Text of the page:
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Photo of rhoadsrage
2.8/5  rDev -9.4%
look: 3 | smell: 3 | taste: 2.5 | feel: 3 | overall: 3

(Served in an American pint glass)

A- This beer has a hazy orangish-yellow body with a white head made up of micro-bubbles. This beer has a strong carbonation of big bubbles.

S- The smell of baker’s yeast has a strong note of dry apple cider.

T- The taste of yeast and apple cider is mild with no tartness or sour notes at all. There is a light raw corn and soap note that is not really offensive and is followed by a taste of stale water. The finish is a note of chewed bubble gum that might be just latex?

M- This beer has a medium mouthfeel with a slight sticky texture and a pretty clean finish.

D- I really like sour sorghum beers and wild beers but this has none of those flavors. No fresh raw grain, sour and tart notes or even any funky hints. This beer is very bland and the only real flavors are a bit off. I couldn’t finish this beer which is pretty uncommon.

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Photo of emerge077
3.72/5  rDev +20.4%
look: 3.5 | smell: 4 | taste: 3.5 | feel: 3.5 | overall: 4

Silhouette of African animals walking together, that lion must have had his dinner already. The scene is very Lion King, Hakuna-Matata...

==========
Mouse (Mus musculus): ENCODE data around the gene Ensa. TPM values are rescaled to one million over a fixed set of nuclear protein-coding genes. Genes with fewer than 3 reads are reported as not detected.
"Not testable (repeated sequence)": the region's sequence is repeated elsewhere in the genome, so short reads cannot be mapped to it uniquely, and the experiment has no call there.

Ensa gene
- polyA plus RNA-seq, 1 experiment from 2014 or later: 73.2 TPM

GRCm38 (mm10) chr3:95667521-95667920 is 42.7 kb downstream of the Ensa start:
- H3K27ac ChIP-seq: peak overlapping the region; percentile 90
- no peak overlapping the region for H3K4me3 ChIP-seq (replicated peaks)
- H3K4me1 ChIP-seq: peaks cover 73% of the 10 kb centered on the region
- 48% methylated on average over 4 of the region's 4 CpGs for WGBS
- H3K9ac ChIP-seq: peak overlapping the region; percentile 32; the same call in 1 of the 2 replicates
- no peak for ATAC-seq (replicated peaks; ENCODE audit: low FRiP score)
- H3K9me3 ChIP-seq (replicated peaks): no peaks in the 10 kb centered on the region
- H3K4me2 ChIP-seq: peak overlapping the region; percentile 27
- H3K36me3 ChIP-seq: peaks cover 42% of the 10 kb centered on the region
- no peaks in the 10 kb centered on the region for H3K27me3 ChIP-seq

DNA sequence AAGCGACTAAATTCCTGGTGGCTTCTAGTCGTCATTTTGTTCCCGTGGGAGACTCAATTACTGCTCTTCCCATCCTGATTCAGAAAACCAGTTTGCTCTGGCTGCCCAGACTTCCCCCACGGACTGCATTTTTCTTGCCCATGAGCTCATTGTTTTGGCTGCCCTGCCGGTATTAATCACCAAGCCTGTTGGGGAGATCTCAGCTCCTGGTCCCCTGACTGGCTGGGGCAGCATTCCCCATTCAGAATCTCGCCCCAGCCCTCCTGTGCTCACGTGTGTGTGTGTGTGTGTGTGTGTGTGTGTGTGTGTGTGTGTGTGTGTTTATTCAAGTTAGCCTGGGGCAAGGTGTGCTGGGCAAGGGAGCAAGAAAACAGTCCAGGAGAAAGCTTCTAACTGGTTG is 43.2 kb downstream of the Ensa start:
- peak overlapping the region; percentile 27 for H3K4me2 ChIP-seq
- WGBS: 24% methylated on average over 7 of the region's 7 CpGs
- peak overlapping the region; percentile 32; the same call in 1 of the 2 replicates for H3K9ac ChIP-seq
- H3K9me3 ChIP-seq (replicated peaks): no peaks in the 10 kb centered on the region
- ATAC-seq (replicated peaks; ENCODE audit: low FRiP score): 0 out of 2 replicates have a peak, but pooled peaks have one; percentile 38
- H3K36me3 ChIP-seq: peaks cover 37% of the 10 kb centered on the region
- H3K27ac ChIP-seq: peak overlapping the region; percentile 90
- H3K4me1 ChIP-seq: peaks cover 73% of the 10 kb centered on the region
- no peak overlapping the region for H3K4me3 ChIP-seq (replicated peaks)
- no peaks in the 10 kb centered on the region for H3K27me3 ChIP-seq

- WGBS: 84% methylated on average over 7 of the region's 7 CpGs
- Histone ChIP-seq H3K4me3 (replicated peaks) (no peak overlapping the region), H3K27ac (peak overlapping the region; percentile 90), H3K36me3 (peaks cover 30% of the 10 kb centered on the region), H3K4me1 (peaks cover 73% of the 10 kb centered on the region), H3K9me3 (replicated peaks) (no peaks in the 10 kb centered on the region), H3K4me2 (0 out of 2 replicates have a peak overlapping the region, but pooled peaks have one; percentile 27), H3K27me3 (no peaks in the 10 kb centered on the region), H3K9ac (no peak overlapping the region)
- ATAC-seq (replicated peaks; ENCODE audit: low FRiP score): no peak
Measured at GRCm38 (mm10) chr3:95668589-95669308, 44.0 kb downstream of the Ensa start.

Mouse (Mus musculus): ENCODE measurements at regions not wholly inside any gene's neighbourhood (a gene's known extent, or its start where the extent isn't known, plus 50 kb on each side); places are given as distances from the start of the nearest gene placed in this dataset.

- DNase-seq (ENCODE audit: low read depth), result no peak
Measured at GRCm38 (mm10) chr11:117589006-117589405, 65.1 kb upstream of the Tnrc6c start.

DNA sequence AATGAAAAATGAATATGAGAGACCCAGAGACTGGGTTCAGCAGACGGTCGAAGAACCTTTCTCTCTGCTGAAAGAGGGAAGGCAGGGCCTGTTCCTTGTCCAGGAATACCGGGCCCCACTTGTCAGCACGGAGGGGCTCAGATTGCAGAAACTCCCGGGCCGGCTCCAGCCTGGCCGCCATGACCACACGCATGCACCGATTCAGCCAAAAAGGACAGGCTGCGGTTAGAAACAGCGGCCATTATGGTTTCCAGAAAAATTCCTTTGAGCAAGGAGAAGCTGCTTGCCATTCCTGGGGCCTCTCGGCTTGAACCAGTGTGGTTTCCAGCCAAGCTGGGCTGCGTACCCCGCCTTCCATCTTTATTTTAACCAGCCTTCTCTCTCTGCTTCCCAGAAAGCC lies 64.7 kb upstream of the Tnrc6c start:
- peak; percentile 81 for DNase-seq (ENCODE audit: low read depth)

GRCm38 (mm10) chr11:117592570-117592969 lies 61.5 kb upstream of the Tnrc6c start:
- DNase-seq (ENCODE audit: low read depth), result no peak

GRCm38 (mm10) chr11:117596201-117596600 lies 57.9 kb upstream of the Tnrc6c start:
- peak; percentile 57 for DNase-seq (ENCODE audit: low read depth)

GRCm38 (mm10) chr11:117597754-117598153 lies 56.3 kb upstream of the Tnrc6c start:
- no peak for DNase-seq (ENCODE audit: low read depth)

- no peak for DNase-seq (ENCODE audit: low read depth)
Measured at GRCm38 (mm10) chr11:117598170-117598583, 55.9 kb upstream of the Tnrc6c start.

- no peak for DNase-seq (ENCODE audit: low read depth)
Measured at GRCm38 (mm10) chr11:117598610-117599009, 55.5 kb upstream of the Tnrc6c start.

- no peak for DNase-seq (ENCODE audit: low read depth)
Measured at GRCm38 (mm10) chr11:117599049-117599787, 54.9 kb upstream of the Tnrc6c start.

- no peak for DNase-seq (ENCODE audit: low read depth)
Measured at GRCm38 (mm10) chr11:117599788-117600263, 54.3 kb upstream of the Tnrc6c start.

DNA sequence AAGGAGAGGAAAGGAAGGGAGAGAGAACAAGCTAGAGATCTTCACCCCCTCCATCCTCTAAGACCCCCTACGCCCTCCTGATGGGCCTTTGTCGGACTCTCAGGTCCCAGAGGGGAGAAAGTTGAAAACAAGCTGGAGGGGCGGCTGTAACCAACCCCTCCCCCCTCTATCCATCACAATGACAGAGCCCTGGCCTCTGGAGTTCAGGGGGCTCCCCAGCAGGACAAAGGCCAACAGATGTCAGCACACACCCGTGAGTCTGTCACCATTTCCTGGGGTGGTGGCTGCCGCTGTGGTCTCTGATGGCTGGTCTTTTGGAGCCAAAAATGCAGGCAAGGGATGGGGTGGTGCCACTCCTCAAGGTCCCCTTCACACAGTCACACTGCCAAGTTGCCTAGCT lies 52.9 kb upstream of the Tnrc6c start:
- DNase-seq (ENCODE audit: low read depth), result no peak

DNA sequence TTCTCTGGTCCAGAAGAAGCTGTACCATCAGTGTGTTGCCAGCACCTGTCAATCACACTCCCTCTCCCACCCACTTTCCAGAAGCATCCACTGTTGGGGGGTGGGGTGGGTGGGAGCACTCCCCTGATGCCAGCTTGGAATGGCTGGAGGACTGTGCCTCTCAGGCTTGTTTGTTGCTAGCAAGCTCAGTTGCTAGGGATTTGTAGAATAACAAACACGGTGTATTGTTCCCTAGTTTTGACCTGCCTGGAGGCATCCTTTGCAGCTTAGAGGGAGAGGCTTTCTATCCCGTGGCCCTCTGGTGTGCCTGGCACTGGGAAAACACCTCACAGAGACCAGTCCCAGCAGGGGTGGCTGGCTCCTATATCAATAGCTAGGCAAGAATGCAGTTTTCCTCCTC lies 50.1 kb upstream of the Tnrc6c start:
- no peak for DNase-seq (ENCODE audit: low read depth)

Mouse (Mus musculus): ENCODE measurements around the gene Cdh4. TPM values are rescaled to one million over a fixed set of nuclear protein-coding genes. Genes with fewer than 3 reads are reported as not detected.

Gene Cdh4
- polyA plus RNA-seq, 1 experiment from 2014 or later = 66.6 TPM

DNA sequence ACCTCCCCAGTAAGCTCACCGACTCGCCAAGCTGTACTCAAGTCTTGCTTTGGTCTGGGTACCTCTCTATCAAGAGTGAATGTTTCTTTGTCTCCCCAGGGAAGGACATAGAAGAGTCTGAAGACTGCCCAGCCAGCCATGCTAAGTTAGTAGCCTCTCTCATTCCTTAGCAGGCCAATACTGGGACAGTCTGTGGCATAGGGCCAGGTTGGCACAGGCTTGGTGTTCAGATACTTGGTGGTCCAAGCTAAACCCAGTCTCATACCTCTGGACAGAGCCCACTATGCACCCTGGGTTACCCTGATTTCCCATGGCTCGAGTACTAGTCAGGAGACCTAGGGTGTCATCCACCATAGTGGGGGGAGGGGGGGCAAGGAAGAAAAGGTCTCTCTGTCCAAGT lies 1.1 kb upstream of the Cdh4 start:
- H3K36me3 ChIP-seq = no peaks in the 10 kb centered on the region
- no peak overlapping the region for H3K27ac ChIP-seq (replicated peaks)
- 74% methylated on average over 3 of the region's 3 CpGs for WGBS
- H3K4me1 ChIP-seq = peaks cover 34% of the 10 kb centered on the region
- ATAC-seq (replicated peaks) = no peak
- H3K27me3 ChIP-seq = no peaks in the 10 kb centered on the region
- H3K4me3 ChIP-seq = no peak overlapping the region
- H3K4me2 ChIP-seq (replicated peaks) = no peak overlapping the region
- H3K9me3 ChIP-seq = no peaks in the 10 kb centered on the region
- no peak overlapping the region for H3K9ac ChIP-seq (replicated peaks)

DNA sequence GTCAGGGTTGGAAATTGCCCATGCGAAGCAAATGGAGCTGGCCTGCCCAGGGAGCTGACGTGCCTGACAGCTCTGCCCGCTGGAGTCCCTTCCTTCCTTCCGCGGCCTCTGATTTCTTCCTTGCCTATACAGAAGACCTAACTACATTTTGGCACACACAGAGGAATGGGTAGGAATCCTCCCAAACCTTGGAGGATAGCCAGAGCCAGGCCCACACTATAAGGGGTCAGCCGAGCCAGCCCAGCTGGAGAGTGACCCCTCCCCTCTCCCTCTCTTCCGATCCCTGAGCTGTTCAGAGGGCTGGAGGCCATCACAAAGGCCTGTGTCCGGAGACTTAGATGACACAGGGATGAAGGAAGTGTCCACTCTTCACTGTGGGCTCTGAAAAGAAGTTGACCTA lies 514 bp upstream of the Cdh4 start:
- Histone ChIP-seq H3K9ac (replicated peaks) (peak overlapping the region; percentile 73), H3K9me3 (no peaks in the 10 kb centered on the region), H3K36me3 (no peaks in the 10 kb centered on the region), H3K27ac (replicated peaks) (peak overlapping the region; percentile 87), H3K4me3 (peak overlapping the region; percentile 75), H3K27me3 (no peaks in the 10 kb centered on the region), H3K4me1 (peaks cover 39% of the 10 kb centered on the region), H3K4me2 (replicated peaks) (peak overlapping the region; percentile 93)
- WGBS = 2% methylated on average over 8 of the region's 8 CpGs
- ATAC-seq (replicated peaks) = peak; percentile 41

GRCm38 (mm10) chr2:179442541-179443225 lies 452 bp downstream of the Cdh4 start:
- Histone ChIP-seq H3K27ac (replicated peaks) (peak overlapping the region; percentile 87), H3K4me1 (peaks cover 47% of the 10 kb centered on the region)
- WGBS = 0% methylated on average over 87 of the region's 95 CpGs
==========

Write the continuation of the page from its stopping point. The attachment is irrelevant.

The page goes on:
Hazy orange pour into a pint glass. Two fingers of foam at first, which dwindle down to a skimpy ring of tiny bubbles. Some sediment in the bottle, which clouded up the ale when poured.

First impression is of funky apples, ripe and rotting in the orchard. Some unidentified spice in there as well.

Well carbonated at first, but seems to lose steam after awhile. Tart, citrusy at first, lemon or cider suggestion, with a dry, papery, herbal finish. I'm guessing the sorghum is responsible for the mild sweetness. I'm not sure how millet tastes, but it could be the dry herbal/grainy side to this.

When served cold, this is pretty refreshing. Don't let it warm up too much. It's an acquired taste, but isn't too hard to get used to. Two in a sitting was easy.

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Photo of feloniousmonk
3.3/5  rDev +6.8%
look: 3.5 | smell: 3.5 | taste: 3.5 | feel: 2.5 | overall: 3

ale made from sorghum & millet, brewed without wheat or barley, fire-brewed, African-style...with a label featuring a trio of African pals, giraffe, lion, and elephant traveling together against an African sunset without once mauling or stampeding one another...hakuna matata!